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Document Type

Yellowstone National Park Report

First Page

135

Last Page

144

Abstract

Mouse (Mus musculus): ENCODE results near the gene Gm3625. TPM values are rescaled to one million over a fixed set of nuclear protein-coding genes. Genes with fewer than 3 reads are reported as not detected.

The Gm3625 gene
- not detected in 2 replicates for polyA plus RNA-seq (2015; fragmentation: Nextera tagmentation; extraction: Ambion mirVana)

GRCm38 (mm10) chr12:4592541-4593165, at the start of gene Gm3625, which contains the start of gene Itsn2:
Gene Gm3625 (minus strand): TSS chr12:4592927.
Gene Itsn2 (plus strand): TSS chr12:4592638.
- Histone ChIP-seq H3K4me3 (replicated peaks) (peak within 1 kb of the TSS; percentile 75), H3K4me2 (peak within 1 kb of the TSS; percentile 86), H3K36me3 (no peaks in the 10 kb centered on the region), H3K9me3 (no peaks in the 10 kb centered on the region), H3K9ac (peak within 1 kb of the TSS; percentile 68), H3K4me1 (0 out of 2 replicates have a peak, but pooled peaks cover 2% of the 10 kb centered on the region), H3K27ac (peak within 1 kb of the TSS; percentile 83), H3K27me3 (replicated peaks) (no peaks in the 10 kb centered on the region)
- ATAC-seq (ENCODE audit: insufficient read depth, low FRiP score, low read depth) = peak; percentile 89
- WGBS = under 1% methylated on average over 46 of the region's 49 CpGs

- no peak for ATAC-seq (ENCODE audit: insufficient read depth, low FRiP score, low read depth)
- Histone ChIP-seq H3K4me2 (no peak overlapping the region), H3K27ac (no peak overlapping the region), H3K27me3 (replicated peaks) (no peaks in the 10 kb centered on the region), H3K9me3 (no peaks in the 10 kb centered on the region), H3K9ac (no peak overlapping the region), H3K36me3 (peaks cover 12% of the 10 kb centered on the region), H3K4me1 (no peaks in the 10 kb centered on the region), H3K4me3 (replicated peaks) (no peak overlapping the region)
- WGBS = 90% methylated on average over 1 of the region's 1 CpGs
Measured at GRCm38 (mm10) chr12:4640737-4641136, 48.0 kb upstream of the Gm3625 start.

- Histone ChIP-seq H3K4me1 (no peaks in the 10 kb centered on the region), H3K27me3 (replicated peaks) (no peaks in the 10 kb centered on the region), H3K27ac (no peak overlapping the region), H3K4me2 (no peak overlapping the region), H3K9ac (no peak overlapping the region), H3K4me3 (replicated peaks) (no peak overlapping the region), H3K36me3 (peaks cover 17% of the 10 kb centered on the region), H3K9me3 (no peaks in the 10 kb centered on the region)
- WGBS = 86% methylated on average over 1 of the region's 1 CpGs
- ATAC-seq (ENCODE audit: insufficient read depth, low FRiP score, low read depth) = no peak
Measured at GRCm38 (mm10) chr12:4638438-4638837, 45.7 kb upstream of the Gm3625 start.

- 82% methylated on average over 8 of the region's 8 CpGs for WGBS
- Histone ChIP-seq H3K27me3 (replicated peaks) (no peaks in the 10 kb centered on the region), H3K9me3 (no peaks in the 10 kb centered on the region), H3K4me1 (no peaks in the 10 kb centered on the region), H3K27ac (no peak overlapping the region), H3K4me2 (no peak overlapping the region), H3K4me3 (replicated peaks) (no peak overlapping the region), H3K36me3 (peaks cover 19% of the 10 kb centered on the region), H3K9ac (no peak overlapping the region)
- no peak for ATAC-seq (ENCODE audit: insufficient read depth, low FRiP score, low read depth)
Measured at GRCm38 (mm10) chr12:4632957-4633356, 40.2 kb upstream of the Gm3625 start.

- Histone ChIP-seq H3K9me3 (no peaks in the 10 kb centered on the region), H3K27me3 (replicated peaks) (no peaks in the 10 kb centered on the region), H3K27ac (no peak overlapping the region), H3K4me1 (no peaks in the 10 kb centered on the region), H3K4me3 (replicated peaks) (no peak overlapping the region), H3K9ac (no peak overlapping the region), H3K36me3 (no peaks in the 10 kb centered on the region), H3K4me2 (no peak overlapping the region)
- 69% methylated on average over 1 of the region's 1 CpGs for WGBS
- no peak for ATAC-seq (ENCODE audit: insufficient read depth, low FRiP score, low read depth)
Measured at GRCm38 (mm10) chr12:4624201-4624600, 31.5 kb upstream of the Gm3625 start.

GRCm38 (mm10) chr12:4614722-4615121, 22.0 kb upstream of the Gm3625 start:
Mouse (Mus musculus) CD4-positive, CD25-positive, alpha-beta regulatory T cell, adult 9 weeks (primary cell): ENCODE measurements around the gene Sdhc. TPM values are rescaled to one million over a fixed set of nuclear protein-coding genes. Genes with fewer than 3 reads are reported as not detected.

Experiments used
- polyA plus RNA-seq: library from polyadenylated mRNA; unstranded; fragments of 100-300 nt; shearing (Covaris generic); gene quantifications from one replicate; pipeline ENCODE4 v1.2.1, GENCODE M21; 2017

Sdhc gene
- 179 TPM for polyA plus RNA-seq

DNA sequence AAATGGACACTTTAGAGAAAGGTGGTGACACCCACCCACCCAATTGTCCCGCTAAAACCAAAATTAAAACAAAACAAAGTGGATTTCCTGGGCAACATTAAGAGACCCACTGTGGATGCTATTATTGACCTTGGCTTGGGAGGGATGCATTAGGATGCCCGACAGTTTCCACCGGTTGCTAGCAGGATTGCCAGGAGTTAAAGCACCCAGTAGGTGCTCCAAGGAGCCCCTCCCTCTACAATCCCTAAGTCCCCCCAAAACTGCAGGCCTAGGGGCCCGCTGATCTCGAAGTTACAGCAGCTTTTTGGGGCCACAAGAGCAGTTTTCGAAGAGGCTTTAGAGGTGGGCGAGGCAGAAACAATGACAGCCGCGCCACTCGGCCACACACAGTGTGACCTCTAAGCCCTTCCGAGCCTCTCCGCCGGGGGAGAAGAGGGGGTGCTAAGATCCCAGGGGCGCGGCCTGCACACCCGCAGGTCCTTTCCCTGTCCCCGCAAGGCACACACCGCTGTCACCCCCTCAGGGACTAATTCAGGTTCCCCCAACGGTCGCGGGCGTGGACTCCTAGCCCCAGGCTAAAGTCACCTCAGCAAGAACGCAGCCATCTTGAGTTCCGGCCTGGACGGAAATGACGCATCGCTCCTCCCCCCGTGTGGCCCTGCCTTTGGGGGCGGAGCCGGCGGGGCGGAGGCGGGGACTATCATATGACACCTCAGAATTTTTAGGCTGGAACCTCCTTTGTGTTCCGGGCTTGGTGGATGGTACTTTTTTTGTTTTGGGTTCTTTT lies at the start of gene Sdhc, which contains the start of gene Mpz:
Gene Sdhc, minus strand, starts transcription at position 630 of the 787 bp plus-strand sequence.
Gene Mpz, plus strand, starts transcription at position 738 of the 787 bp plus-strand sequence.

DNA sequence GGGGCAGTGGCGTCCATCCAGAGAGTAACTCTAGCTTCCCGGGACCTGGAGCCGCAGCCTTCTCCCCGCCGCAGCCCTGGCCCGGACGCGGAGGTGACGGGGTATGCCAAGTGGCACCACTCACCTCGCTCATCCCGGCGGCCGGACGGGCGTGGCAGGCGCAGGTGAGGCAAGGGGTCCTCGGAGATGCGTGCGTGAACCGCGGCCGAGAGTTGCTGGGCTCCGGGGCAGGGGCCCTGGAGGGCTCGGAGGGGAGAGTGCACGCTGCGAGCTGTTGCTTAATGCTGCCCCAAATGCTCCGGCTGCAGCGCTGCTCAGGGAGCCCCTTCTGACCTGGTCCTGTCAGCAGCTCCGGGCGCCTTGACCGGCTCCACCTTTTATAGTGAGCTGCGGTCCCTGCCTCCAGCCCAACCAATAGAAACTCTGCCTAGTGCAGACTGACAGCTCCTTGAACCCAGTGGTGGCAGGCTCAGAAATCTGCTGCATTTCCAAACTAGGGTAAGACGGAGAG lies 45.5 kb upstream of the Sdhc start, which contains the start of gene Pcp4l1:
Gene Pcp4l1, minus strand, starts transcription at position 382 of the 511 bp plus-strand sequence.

Declines and extinctions of many populations of amphibians have been noted worldwide in recent years (Corn and Fogelman 1984, Beiswenger 1986, McAllister and Leonard 1990, Wake and Morowitz 1990, Wake 1991, Adler 1992). Habitat modifications due to human activities may contribute to many of these declines. Habitat may be destroyed overtly, or it may be fragmented. Fragmentation results in reduced area, a differential loss of important habitat components, and increased isolation of populations (Wyman 1990). The persistence of amphibians in areas where modifications short of total habitat destruction depends on the preservation of essential habitat components and landscape connectivity that allows individual animals access to breeding, foraging, and wintering sites (Sinsch 1989). Long-term persistence also may rely on the immigration of individuals from other populations (Pechmann et al. 1991, Sjogren 1991). Although our efforts to conserve amphibian species depend on our understanding of habitat fragmentation and knowledge of the behavioral and population responses to different types of habitat modifications (Gibbons 1988, Groom and Schumaker 1993), few studies have addressed these types of questions for amphibians. Notable exceptions include some studies on the effects of logging (Corn and Bury 1989) and acidification (Wyman and Hawksley-Lescault 1988, Harte and Hoffman 1989, Corn and Vertucci 1992). In Europe, researchers and wildlife conservationists are investigating the impacts of roads on amphibians and attempting to find solutions to fragmentation and mortality effects (Langton 1989), but this concern has not yet received noticeable attention in North America. We lack studies evaluating the relative importance and integration of foraging areas, hibernacula, breeding sites, areas occupied pre- and post-breeding, and dispersal routes connecting these areas. With these kinds of information, researchers and land managers will be better able to analyze, predict, and mitigate the effects of habitat modifications that are sources of amphibian population declines.

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